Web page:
On the opposite end, at the mine in the DRC, careful consideration was given to the constructability of the project.

Shaping up and shipping out

Gebremeskel says that the aspect of this project that stood out the most during the judging process was the logistics: “They designed each large structure in a modular fashion, for ease of transport and installation. However, bear in mind that these structures have a diameter of 9.9 metres and a height of 11.6 metres – which is almost the size of a three-storey building!”

The road transportation therefore necessitated exacting tolerances to ensure safe and timely delivery to site in the DRC.  

Transport jigs were designed and built to brace the components and reduce vibration during transportation, while meticulous load packing optimised weight distribution for the lengthy trip.

All the components of each reactor were packed so that upon arrival on site, it could be assembled from the designated package. The components also had to be carefully packed in specially designed cradles to optimise each load and minimise the number of loads to site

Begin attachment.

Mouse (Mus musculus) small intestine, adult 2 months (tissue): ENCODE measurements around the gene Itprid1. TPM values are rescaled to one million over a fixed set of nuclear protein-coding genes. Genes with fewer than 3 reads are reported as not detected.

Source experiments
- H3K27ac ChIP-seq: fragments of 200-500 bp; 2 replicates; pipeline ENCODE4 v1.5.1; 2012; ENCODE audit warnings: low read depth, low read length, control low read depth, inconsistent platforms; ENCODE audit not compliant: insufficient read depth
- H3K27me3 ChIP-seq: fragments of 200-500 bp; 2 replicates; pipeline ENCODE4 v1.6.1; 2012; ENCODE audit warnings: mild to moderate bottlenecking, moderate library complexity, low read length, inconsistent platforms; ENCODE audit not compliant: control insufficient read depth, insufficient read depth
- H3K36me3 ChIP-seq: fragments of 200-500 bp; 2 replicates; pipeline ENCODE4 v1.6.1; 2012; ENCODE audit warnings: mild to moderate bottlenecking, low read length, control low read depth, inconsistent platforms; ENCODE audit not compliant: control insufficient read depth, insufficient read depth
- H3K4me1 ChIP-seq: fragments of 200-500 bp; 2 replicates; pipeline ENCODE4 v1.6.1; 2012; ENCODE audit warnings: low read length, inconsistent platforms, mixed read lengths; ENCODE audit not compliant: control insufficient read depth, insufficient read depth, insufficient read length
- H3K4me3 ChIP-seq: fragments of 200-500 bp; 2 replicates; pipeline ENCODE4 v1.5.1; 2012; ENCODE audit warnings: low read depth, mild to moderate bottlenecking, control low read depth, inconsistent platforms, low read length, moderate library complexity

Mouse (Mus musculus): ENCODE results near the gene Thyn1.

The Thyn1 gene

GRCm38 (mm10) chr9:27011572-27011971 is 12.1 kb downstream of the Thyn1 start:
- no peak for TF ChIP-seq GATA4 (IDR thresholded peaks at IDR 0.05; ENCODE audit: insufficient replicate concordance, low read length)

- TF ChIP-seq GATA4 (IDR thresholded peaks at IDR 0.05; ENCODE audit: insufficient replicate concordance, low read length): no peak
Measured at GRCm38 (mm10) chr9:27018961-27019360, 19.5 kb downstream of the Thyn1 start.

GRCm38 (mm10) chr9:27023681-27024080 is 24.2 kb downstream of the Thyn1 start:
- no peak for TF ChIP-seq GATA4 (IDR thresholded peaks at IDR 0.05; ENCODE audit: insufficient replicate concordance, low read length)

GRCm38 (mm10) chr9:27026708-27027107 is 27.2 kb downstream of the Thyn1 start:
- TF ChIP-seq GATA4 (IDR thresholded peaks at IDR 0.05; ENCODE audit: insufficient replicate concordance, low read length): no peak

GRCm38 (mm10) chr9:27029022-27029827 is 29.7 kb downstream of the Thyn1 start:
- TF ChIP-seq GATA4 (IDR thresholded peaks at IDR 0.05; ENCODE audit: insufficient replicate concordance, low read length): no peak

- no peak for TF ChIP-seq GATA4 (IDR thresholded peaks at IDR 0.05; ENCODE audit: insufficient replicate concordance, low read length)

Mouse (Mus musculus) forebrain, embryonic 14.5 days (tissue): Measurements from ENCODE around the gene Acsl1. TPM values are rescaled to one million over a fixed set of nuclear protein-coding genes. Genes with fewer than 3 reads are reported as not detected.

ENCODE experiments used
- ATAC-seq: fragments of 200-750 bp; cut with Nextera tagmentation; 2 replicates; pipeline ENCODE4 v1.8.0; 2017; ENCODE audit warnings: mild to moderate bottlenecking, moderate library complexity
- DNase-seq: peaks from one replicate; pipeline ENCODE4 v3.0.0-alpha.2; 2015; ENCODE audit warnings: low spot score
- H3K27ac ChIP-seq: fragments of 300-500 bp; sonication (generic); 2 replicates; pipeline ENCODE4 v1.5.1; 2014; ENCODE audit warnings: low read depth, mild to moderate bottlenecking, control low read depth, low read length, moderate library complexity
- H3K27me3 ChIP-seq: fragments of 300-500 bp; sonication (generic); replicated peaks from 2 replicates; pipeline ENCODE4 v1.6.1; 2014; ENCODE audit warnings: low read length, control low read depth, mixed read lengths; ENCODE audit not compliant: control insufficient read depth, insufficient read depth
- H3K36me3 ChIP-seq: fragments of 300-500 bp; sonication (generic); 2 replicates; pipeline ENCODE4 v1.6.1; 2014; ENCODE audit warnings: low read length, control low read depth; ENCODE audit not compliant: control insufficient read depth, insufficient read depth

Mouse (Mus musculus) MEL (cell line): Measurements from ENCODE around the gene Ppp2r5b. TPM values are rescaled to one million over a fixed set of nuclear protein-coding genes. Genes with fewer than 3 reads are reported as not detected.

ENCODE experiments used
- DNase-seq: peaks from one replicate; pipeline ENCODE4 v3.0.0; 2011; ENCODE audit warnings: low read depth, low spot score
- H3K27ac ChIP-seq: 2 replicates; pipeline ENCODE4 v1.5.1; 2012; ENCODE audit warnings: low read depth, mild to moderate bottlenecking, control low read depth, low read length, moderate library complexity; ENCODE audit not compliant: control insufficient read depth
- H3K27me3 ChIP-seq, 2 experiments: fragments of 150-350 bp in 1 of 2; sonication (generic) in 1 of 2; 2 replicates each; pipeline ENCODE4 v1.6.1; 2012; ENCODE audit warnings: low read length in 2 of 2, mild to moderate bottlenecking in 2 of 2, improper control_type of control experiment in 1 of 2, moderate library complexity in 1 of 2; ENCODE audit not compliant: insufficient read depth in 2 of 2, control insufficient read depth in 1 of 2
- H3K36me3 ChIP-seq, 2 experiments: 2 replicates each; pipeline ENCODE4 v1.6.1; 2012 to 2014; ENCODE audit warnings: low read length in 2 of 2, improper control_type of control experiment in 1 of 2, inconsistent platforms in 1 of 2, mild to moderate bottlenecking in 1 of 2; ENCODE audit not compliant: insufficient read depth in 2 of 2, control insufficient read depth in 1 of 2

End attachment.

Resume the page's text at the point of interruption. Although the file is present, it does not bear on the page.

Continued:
“The essential brilliance of this project lies in the smooth coordination and orchestration of design, fabrication and erection. This process was perfectly choreographed by the project managers who oversaw the planning down to the finest detail,” Gebremeskel observes.

Reactors are essentially large tanks that are custom-made to remove precious metals from mined ore, and must tolerate a variety of different temperatures and chemicals. A rubber bladder required to protect the steel from these compounds therefore also had to be installed prior to leaving the Viva Engineering workshop in Gauteng.

Here too, Gebremeskel says, adjectives such as ‘innovative’ and ‘ingenious’ come to mind.

“The lining is put on the inside to protect the steel from whatever solvent is being used. As one can imagine, it is necessary to do some fairly detailed mockups and even trial assemblies to test this. The reactors were eventually bolted together. This meant that the lining had to work in a bolted tank rather than a conventionally welded one,” he points out.

Maintaining the continuity of the rubber lining between the bolted faces of each component was successfully addressed, as the project brief explains: ‘The first reactor was trial assembled to prove that the jigs and manufacturing was correct. All six rubber-lined reactors were installed without a single flange hole out of place. Rubber lining is continuous on the bolted faces. This required that the fabrication details incorporated the lining thickness. During fabrication, spacer plates were also inserted in the connections to simulate the lining. Corrosion protection was furthermore applied to the external surfaces of the component’.